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September 07, 2017

Good Thing at Hopscotch Design Festival – Pt. 2

This week two Good Thing team members – Natalie Phillips, our Director of Wholesale, and Mayela Mujica, our Operations Manager – headed to Raleigh, NC for Hopscotch Design Festival. Today they are presenting a talk titled "Reimagining Everyday Objects," a.k.a. the Good Thing mantra. Here, a brief selection from their presentation. See the first part of this story at Part 1.

Fast forward a couple of years we got this paper dustpan design [pictured in header] from Chris Specce and everybody in the studio loved it. Chris Specce is a designer based in Rhode Island (and a former professor of some of our RISD team members). He has licensed worked for Kikkerland, Matter, and Herman Miller, amongst other. We had been wanting to work with him for a while so when we saw the dustpan we were really excited.

A dustpan is a very beautiful object, constantly overlooked and put away. Our goal was to make something that you would be proud to display, something just a bit more special than your average cleaning tool. As much as we loved Chris's paper version, coming from this "not-so-great" paper mat experience we knew that disposability would be an issue. It didn't align with our brand and ultimately we knew it wouldn't sell.

After going back and for with Chris we started to think about alternative materials to paper, we thought about Tyvek and different types of plastic but ultimately we decided on metal. It’s durable, it has a good weight and there's a lot of possibility with colors – plus it was a nice nod to that classic workshop dustpan.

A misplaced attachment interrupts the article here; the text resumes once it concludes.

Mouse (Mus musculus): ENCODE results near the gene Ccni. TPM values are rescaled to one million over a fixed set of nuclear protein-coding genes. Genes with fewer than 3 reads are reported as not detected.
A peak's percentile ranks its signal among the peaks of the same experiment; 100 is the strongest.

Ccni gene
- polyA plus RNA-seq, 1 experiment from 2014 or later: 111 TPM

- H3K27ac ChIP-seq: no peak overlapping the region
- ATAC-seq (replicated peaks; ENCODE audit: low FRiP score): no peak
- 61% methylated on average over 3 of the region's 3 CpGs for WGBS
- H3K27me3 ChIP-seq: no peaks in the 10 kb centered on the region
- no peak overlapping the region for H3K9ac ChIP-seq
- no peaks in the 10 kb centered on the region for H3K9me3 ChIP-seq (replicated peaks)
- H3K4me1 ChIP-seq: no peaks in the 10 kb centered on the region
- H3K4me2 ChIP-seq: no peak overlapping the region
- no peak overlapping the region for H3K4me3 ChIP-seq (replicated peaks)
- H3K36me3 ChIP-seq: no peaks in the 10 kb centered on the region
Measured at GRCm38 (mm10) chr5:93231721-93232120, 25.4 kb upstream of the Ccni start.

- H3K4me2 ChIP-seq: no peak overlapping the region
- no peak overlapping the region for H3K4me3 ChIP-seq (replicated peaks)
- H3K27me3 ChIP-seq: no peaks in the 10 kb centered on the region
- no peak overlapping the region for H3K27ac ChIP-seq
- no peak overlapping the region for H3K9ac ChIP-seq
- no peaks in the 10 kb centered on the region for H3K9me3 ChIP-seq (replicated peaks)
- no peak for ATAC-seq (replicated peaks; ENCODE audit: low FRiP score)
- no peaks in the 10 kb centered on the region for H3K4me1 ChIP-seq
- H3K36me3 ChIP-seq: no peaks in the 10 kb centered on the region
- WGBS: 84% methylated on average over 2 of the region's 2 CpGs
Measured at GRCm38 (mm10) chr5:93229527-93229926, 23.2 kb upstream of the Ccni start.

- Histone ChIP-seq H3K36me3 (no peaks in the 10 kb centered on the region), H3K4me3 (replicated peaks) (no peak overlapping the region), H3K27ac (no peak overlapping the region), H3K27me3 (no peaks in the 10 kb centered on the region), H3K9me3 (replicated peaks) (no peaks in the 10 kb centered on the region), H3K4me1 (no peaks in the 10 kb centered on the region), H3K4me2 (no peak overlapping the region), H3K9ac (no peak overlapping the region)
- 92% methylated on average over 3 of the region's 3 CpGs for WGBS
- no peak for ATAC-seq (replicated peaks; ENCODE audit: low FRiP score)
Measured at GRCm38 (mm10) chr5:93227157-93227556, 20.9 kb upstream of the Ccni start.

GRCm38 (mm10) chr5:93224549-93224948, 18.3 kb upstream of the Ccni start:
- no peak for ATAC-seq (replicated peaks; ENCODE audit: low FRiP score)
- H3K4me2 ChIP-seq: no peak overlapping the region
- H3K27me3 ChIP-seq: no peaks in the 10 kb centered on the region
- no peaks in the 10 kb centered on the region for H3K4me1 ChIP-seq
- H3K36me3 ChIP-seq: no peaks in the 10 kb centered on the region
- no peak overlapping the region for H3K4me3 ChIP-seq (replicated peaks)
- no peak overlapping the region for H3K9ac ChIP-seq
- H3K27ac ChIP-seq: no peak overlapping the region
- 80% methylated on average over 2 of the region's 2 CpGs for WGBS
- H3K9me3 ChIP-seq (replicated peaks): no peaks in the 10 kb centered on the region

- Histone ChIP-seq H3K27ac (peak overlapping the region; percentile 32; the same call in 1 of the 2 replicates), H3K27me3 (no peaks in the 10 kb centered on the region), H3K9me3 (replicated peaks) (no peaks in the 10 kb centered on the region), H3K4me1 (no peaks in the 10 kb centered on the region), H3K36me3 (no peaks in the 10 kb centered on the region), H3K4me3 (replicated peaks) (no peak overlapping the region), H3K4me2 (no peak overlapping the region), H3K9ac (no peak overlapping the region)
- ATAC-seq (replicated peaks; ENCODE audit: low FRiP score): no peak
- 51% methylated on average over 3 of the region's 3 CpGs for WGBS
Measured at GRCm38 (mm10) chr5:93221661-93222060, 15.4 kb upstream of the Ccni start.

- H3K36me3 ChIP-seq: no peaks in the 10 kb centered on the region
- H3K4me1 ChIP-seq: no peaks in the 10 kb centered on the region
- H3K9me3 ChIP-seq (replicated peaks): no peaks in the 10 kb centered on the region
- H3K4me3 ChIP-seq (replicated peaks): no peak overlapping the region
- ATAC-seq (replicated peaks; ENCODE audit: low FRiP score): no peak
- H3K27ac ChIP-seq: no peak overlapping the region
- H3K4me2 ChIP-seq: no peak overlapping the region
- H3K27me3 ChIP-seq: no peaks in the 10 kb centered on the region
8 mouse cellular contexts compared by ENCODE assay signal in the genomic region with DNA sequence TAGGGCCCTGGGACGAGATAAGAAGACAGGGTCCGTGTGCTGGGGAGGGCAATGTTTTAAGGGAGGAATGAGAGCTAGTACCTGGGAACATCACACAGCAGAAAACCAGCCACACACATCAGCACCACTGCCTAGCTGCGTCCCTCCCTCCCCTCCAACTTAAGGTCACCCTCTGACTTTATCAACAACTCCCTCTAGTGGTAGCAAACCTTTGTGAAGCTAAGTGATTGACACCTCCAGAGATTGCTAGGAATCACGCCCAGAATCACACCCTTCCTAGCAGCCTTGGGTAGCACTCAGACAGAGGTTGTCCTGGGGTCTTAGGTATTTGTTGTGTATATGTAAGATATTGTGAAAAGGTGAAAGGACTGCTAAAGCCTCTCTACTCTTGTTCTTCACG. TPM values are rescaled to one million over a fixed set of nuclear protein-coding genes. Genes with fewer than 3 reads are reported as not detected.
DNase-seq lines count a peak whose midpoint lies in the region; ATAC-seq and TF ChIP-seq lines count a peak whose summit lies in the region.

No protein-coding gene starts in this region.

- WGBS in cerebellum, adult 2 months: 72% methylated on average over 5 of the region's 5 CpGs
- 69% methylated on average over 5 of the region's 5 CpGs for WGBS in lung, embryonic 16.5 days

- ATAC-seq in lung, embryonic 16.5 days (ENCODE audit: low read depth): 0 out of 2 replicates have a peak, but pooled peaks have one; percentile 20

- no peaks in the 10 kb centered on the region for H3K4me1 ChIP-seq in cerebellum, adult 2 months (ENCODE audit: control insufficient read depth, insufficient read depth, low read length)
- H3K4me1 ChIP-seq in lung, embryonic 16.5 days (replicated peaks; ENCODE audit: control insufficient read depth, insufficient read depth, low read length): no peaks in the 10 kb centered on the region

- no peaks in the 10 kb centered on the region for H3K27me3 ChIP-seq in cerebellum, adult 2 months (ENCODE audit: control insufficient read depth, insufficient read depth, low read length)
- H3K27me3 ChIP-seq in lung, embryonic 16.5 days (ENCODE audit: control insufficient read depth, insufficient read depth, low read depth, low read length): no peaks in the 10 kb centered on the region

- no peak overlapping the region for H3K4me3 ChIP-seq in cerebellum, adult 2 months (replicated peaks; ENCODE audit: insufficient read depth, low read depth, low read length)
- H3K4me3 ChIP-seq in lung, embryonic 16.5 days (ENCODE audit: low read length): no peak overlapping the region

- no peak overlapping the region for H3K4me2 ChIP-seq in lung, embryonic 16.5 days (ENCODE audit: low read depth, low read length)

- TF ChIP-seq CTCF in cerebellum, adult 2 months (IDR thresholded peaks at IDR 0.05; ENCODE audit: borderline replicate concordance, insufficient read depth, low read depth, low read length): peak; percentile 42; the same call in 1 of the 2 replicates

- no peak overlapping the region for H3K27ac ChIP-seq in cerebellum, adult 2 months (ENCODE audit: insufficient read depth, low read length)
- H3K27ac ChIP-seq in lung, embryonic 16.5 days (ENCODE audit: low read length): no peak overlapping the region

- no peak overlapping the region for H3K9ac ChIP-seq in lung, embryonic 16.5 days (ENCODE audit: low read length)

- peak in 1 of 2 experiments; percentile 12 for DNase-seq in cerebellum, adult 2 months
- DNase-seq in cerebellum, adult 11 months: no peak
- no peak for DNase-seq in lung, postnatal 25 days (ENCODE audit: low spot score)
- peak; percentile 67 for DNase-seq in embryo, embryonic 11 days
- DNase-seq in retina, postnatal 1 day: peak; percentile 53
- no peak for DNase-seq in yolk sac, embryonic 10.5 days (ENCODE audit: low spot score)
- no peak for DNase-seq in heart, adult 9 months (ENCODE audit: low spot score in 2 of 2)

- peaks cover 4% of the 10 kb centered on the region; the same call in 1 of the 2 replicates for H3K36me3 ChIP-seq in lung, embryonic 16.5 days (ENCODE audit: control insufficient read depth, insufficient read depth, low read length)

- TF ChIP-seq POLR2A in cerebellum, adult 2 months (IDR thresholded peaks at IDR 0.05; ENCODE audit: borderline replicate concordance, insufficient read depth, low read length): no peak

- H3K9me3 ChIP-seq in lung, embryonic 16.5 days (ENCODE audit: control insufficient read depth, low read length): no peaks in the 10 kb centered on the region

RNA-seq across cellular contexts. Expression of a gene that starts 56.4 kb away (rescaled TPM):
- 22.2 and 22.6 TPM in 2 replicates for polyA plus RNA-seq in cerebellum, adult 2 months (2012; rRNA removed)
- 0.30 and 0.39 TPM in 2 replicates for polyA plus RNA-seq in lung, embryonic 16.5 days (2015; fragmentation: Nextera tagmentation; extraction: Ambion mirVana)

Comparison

As many of you know to arrive at a final design you have to go through many, many iterations. Here are just some of those iterations of the dustpan, each one taking into consideration the dichotomy of design and price. At the studio we went through all these iterations, we made sketches, models, we 3d printed prototypes, we made samples. We tried them, we played with them and we talked about them...everybody is constantly reviewing the design. 

[Mayela:] While I’m thinking about how we are going to make it, Natalie is evaluating how we are going to sell it. This process goes on until we have arrived at a resolved design we can present to our factories.

Working with factories is an extremely challenging process. Sourcing is a big part of the design process – we work with factories all around the world. We have to find smart manufacturing solutions and the correct factories to partner with that balance our high quality standards and target retail price.

When we began working with vendors on the dustpan a lot of them were hesitant about the design: the curves were too tight and they didn't think they could do the ridges. Part of our job was to prove to these factories that this was possible. At the same we were getting feedback from stores who wanted to see more small storage, so we combined those two requests and decided to test out the manufacturing process with a smaller object. That is how the Frank Tray was born. Now the tray is one our bestselling objects.

To learn how the Frank Tray's product development process influenced the dustpan, continue on to Part 3.

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